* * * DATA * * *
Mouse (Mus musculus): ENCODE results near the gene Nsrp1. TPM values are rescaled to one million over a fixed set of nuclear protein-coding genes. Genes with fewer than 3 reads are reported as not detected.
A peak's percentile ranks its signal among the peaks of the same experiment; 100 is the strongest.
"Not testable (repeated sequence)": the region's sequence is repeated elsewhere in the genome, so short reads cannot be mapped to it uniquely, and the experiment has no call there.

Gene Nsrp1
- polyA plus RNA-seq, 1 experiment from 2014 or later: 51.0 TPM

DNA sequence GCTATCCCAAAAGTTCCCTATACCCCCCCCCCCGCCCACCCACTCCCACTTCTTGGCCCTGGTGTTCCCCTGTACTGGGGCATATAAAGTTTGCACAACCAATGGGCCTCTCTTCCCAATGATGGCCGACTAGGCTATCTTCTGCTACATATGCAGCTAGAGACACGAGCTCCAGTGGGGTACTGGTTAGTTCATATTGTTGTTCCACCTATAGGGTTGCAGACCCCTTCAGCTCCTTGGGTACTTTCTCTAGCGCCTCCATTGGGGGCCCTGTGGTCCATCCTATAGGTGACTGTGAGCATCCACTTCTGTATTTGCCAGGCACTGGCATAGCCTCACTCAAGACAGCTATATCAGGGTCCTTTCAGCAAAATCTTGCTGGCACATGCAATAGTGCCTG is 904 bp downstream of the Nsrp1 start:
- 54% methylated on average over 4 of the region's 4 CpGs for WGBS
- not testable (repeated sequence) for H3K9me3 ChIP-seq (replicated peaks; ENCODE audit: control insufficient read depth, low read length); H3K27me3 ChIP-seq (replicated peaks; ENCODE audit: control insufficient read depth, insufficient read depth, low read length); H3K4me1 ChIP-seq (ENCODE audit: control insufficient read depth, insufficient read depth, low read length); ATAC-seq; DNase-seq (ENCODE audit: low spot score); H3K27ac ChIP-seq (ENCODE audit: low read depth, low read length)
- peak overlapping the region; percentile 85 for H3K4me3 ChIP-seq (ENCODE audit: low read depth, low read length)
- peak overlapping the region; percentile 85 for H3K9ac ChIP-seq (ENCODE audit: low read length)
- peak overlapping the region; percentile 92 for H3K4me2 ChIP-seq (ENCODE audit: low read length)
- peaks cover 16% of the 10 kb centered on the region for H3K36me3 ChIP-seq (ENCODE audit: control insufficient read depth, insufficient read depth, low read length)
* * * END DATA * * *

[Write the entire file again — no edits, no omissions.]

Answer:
Mouse (Mus musculus): ENCODE results near the gene Nsrp1. TPM values are rescaled to one million over a fixed set of nuclear protein-coding genes. Genes with fewer than 3 reads are reported as not detected.
A peak's percentile ranks its signal among the peaks of the same experiment; 100 is the strongest.
"Not testable (repeated sequence)": the region's sequence is repeated elsewhere in the genome, so short reads cannot be mapped to it uniquely, and the experiment has no call there.

Gene Nsrp1
- polyA plus RNA-seq, 1 experiment from 2014 or later: 51.0 TPM

DNA sequence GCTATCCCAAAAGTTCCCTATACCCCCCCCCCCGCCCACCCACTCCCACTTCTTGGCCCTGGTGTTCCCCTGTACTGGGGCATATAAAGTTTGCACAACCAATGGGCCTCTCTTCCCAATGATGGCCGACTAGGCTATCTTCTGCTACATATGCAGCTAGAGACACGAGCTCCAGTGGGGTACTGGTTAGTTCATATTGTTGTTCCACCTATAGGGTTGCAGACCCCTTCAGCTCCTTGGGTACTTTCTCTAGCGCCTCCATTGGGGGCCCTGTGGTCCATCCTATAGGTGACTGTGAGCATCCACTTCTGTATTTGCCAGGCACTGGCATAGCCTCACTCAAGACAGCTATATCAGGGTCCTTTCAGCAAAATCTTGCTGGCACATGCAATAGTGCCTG is 904 bp downstream of the Nsrp1 start:
- 54% methylated on average over 4 of the region's 4 CpGs for WGBS
- not testable (repeated sequence) for H3K9me3 ChIP-seq (replicated peaks; ENCODE audit: control insufficient read depth, low read length); H3K27me3 ChIP-seq (replicated peaks; ENCODE audit: control insufficient read depth, insufficient read depth, low read length); H3K4me1 ChIP-seq (ENCODE audit: control insufficient read depth, insufficient read depth, low read length); ATAC-seq; DNase-seq (ENCODE audit: low spot score); H3K27ac ChIP-seq (ENCODE audit: low read depth, low read length)
- peak overlapping the region; percentile 85 for H3K4me3 ChIP-seq (ENCODE audit: low read depth, low read length)
- peak overlapping the region; percentile 85 for H3K9ac ChIP-seq (ENCODE audit: low read length)
- peak overlapping the region; percentile 92 for H3K4me2 ChIP-seq (ENCODE audit: low read length)
- peaks cover 16% of the 10 kb centered on the region for H3K36me3 ChIP-seq (ENCODE audit: control insufficient read depth, insufficient read depth, low read length)